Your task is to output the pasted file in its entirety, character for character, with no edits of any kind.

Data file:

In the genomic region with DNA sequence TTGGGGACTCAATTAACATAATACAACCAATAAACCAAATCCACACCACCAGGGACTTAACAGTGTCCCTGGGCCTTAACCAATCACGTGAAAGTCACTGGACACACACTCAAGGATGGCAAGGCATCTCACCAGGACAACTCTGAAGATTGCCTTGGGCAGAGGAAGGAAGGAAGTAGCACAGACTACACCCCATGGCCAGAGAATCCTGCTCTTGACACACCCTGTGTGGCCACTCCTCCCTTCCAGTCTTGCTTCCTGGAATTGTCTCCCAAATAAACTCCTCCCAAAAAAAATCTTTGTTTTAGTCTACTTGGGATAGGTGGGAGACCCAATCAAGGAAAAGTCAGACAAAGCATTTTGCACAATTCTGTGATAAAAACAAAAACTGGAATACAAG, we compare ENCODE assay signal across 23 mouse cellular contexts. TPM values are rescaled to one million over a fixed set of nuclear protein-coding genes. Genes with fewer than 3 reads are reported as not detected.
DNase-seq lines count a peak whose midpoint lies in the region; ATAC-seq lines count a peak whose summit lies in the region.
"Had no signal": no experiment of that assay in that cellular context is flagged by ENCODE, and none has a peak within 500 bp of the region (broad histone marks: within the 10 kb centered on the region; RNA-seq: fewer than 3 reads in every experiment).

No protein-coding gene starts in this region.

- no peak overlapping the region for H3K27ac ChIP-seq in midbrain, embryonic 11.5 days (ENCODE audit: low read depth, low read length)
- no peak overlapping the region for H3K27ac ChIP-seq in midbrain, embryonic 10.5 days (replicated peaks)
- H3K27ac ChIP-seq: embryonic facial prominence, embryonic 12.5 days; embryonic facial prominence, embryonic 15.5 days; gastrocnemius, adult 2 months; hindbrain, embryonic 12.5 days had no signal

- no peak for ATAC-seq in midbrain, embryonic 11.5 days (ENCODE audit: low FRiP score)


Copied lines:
In the genomic region with DNA sequence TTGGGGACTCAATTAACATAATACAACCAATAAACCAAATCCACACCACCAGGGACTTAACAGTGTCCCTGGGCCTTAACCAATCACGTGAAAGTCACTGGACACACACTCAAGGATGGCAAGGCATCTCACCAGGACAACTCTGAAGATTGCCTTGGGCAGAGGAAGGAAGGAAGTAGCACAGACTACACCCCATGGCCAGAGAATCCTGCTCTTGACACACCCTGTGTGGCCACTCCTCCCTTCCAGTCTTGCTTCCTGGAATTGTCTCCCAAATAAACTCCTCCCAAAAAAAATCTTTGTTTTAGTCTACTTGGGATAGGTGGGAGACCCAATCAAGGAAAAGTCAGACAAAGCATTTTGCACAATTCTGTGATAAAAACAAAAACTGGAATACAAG, we compare ENCODE assay signal across 23 mouse cellular contexts. TPM values are rescaled to one million over a fixed set of nuclear protein-coding genes. Genes with fewer than 3 reads are reported as not detected.
DNase-seq lines count a peak whose midpoint lies in the region; ATAC-seq lines count a peak whose summit lies in the region.
"Had no signal": no experiment of that assay in that cellular context is flagged by ENCODE, and none has a peak within 500 bp of the region (broad histone marks: within the 10 kb centered on the region; RNA-seq: fewer than 3 reads in every experiment).

No protein-coding gene starts in this region.

- no peak overlapping the region for H3K27ac ChIP-seq in midbrain, embryonic 11.5 days (ENCODE audit: low read depth, low read length)
- no peak overlapping the region for H3K27ac ChIP-seq in midbrain, embryonic 10.5 days (replicated peaks)
- H3K27ac ChIP-seq: embryonic facial prominence, embryonic 12.5 days; embryonic facial prominence, embryonic 15.5 days; gastrocnemius, adult 2 months; hindbrain, embryonic 12.5 days had no signal

- no peak for ATAC-seq in midbrain, embryonic 11.5 days (ENCODE audit: low FRiP score)